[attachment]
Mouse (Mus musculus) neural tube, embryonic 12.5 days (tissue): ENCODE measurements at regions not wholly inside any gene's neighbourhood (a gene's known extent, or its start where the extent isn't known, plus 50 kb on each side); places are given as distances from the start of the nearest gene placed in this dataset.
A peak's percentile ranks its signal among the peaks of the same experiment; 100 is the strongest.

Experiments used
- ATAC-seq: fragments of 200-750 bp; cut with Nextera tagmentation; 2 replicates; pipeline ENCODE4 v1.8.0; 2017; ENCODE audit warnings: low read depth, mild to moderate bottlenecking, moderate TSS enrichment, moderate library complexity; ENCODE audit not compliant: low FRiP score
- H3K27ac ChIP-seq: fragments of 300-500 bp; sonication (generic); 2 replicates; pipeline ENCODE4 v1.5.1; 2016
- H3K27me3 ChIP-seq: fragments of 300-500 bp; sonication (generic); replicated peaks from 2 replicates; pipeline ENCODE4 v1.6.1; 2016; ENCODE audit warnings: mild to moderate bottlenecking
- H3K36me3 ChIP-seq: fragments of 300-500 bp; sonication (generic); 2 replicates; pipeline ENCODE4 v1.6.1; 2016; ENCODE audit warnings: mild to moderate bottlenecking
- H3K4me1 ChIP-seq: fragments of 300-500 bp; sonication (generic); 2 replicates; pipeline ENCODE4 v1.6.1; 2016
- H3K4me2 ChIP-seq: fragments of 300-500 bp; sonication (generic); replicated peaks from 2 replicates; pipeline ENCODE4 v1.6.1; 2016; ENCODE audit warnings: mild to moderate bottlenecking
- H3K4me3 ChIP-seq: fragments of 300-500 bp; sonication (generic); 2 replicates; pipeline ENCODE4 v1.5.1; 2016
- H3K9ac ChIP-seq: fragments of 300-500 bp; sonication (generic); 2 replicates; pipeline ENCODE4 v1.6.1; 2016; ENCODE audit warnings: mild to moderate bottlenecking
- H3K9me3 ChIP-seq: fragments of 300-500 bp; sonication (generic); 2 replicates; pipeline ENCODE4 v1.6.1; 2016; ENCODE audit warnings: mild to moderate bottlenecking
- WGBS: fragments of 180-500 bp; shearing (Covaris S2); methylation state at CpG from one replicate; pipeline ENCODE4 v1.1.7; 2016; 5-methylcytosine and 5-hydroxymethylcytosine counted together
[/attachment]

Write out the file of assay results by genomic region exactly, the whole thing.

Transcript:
Mouse (Mus musculus) neural tube, embryonic 12.5 days (tissue): ENCODE measurements at regions not wholly inside any gene's neighbourhood (a gene's known extent, or its start where the extent isn't known, plus 50 kb on each side); places are given as distances from the start of the nearest gene placed in this dataset.
A peak's percentile ranks its signal among the peaks of the same experiment; 100 is the strongest.

Experiments used
- ATAC-seq: fragments of 200-750 bp; cut with Nextera tagmentation; 2 replicates; pipeline ENCODE4 v1.8.0; 2017; ENCODE audit warnings: low read depth, mild to moderate bottlenecking, moderate TSS enrichment, moderate library complexity; ENCODE audit not compliant: low FRiP score
- H3K27ac ChIP-seq: fragments of 300-500 bp; sonication (generic); 2 replicates; pipeline ENCODE4 v1.5.1; 2016
- H3K27me3 ChIP-seq: fragments of 300-500 bp; sonication (generic); replicated peaks from 2 replicates; pipeline ENCODE4 v1.6.1; 2016; ENCODE audit warnings: mild to moderate bottlenecking
- H3K36me3 ChIP-seq: fragments of 300-500 bp; sonication (generic); 2 replicates; pipeline ENCODE4 v1.6.1; 2016; ENCODE audit warnings: mild to moderate bottlenecking
- H3K4me1 ChIP-seq: fragments of 300-500 bp; sonication (generic); 2 replicates; pipeline ENCODE4 v1.6.1; 2016
- H3K4me2 ChIP-seq: fragments of 300-500 bp; sonication (generic); replicated peaks from 2 replicates; pipeline ENCODE4 v1.6.1; 2016; ENCODE audit warnings: mild to moderate bottlenecking
- H3K4me3 ChIP-seq: fragments of 300-500 bp; sonication (generic); 2 replicates; pipeline ENCODE4 v1.5.1; 2016
- H3K9ac ChIP-seq: fragments of 300-500 bp; sonication (generic); 2 replicates; pipeline ENCODE4 v1.6.1; 2016; ENCODE audit warnings: mild to moderate bottlenecking
- H3K9me3 ChIP-seq: fragments of 300-500 bp; sonication (generic); 2 replicates; pipeline ENCODE4 v1.6.1; 2016; ENCODE audit warnings: mild to moderate bottlenecking
- WGBS: fragments of 180-500 bp; shearing (Covaris S2); methylation state at CpG from one replicate; pipeline ENCODE4 v1.1.7; 2016; 5-methylcytosine and 5-hydroxymethylcytosine counted together